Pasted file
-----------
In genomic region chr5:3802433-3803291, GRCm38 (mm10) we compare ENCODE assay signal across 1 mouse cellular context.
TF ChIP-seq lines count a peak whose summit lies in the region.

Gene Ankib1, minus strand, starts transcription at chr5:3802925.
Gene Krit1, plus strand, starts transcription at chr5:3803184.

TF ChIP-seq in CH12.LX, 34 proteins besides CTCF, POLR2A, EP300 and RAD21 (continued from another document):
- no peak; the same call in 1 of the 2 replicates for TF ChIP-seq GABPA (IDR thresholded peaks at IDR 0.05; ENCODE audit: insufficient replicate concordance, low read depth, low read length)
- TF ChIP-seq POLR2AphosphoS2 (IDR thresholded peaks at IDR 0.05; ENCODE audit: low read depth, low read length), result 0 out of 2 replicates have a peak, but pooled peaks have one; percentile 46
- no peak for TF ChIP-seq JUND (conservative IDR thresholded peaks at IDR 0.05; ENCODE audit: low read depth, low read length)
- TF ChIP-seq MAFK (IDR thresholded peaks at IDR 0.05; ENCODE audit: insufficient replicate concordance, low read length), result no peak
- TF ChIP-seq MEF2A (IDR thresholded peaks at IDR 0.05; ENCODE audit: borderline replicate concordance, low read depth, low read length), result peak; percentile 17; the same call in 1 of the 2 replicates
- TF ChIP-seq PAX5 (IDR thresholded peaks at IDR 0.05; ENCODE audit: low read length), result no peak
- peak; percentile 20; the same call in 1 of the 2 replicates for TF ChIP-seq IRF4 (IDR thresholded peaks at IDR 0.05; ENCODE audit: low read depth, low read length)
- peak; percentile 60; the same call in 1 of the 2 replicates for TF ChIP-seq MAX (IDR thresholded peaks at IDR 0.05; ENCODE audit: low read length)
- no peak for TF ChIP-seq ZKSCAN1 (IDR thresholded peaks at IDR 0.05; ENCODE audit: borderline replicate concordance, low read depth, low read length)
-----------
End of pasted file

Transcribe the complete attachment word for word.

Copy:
In genomic region chr5:3802433-3803291, GRCm38 (mm10) we compare ENCODE assay signal across 1 mouse cellular context.
TF ChIP-seq lines count a peak whose summit lies in the region.

Gene Ankib1, minus strand, starts transcription at chr5:3802925.
Gene Krit1, plus strand, starts transcription at chr5:3803184.

TF ChIP-seq in CH12.LX, 34 proteins besides CTCF, POLR2A, EP300 and RAD21 (continued from another document):
- no peak; the same call in 1 of the 2 replicates for TF ChIP-seq GABPA (IDR thresholded peaks at IDR 0.05; ENCODE audit: insufficient replicate concordance, low read depth, low read length)
- TF ChIP-seq POLR2AphosphoS2 (IDR thresholded peaks at IDR 0.05; ENCODE audit: low read depth, low read length), result 0 out of 2 replicates have a peak, but pooled peaks have one; percentile 46
- no peak for TF ChIP-seq JUND (conservative IDR thresholded peaks at IDR 0.05; ENCODE audit: low read depth, low read length)
- TF ChIP-seq MAFK (IDR thresholded peaks at IDR 0.05; ENCODE audit: insufficient replicate concordance, low read length), result no peak
- TF ChIP-seq MEF2A (IDR thresholded peaks at IDR 0.05; ENCODE audit: borderline replicate concordance, low read depth, low read length), result peak; percentile 17; the same call in 1 of the 2 replicates
- TF ChIP-seq PAX5 (IDR thresholded peaks at IDR 0.05; ENCODE audit: low read length), result no peak
- peak; percentile 20; the same call in 1 of the 2 replicates for TF ChIP-seq IRF4 (IDR thresholded peaks at IDR 0.05; ENCODE audit: low read depth, low read length)
- peak; percentile 60; the same call in 1 of the 2 replicates for TF ChIP-seq MAX (IDR thresholded peaks at IDR 0.05; ENCODE audit: low read length)
- no peak for TF ChIP-seq ZKSCAN1 (IDR thresholded peaks at IDR 0.05; ENCODE audit: borderline replicate concordance, low read depth, low read length)